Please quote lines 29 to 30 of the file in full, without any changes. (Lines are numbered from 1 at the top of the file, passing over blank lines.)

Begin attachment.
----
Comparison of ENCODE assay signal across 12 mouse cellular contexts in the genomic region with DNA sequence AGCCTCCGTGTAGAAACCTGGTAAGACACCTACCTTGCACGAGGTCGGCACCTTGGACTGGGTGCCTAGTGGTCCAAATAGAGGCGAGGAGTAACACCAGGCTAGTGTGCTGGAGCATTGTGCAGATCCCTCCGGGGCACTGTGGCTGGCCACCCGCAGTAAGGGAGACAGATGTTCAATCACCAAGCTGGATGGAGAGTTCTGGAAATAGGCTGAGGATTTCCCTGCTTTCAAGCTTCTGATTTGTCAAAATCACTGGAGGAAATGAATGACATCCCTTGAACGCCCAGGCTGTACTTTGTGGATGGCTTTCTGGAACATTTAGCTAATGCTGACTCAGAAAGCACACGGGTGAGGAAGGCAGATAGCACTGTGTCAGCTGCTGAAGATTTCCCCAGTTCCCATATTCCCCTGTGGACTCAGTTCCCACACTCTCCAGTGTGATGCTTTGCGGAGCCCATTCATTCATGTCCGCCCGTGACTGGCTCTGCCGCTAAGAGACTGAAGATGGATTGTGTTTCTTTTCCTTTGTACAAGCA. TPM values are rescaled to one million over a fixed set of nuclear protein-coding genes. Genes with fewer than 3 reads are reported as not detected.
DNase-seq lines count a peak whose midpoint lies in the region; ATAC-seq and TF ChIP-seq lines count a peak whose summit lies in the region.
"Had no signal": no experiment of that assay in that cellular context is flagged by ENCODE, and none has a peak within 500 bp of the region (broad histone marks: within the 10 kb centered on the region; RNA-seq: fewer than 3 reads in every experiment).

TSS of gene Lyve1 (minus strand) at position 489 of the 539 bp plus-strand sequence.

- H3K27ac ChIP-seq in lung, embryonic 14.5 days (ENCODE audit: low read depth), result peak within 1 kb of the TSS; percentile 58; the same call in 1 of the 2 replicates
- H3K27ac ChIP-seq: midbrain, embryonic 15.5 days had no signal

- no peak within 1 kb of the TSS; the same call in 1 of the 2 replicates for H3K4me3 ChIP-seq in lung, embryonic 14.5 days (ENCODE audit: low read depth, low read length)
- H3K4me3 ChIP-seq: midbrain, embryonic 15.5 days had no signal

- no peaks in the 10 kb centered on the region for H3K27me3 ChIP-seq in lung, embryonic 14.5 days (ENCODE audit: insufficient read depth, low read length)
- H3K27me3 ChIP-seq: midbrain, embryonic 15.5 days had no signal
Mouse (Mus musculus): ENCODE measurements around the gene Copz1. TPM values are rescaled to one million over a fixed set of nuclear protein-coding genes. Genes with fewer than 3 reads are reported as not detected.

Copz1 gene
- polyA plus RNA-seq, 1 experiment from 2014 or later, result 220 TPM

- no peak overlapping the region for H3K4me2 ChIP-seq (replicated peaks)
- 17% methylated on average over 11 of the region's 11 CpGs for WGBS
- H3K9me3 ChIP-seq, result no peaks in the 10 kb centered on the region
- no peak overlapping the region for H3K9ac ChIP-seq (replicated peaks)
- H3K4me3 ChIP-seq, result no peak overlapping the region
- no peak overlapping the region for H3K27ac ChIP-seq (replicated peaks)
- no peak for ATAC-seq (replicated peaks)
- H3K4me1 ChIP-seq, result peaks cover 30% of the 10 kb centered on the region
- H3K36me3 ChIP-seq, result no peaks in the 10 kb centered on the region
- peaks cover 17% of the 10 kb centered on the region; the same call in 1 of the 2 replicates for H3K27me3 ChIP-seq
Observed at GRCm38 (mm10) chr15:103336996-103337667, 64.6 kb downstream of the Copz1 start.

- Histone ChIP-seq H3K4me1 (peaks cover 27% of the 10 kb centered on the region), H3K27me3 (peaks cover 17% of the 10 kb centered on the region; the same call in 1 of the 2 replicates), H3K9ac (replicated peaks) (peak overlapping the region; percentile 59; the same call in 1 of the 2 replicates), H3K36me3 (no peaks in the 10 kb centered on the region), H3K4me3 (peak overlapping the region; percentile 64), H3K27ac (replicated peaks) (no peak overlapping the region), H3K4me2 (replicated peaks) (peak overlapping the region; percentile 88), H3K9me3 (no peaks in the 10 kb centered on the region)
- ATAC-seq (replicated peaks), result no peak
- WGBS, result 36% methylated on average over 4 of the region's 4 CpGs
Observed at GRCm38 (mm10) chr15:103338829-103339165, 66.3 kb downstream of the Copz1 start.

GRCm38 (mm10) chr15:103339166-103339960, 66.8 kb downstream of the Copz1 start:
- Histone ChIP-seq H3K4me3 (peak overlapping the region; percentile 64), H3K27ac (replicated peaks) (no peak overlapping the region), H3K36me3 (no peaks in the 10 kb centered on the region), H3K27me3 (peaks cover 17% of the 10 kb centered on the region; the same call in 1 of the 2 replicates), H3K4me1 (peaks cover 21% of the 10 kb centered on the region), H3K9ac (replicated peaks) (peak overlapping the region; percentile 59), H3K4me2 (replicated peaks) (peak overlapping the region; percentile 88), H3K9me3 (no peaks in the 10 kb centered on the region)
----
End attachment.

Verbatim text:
GRCm38 (mm10) chr15:103339166-103339960, 66.8 kb downstream of the Copz1 start:
- Histone ChIP-seq H3K4me3 (peak overlapping the region; percentile 64), H3K27ac (replicated peaks) (no peak overlapping the region), H3K36me3 (no peaks in the 10 kb centered on the region), H3K27me3 (peaks cover 17% of the 10 kb centered on the region; the same call in 1 of the 2 replicates), H3K4me1 (peaks cover 21% of the 10 kb centered on the region), H3K9ac (replicated peaks) (peak overlapping the region; percentile 59), H3K4me2 (replicated peaks) (peak overlapping the region; percentile 88), H3K9me3 (no peaks in the 10 kb centered on the region)